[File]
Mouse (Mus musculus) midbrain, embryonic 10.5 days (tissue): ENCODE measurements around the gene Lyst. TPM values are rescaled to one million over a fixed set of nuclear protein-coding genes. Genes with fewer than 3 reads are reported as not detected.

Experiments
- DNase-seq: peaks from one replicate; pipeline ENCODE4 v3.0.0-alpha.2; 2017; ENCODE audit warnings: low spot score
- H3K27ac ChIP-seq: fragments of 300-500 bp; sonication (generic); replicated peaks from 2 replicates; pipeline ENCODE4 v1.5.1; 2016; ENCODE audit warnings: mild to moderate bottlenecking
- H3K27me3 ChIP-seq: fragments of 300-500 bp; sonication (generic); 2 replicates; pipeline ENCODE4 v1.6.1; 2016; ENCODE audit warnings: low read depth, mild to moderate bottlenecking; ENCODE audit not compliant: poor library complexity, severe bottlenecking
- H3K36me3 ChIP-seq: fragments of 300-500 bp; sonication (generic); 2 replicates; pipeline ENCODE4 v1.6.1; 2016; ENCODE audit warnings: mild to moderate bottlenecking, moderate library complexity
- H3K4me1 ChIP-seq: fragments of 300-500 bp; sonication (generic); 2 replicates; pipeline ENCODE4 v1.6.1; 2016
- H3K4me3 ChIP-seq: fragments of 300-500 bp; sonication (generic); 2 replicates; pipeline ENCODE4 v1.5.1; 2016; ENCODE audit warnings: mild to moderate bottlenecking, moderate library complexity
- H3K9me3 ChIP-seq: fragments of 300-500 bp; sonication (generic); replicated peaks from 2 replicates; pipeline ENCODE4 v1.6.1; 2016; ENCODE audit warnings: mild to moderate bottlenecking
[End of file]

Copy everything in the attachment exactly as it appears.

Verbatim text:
Mouse (Mus musculus) midbrain, embryonic 10.5 days (tissue): ENCODE measurements around the gene Lyst. TPM values are rescaled to one million over a fixed set of nuclear protein-coding genes. Genes with fewer than 3 reads are reported as not detected.

Experiments
- DNase-seq: peaks from one replicate; pipeline ENCODE4 v3.0.0-alpha.2; 2017; ENCODE audit warnings: low spot score
- H3K27ac ChIP-seq: fragments of 300-500 bp; sonication (generic); replicated peaks from 2 replicates; pipeline ENCODE4 v1.5.1; 2016; ENCODE audit warnings: mild to moderate bottlenecking
- H3K27me3 ChIP-seq: fragments of 300-500 bp; sonication (generic); 2 replicates; pipeline ENCODE4 v1.6.1; 2016; ENCODE audit warnings: low read depth, mild to moderate bottlenecking; ENCODE audit not compliant: poor library complexity, severe bottlenecking
- H3K36me3 ChIP-seq: fragments of 300-500 bp; sonication (generic); 2 replicates; pipeline ENCODE4 v1.6.1; 2016; ENCODE audit warnings: mild to moderate bottlenecking, moderate library complexity
- H3K4me1 ChIP-seq: fragments of 300-500 bp; sonication (generic); 2 replicates; pipeline ENCODE4 v1.6.1; 2016
- H3K4me3 ChIP-seq: fragments of 300-500 bp; sonication (generic); 2 replicates; pipeline ENCODE4 v1.5.1; 2016; ENCODE audit warnings: mild to moderate bottlenecking, moderate library complexity
- H3K9me3 ChIP-seq: fragments of 300-500 bp; sonication (generic); replicated peaks from 2 replicates; pipeline ENCODE4 v1.6.1; 2016; ENCODE audit warnings: mild to moderate bottlenecking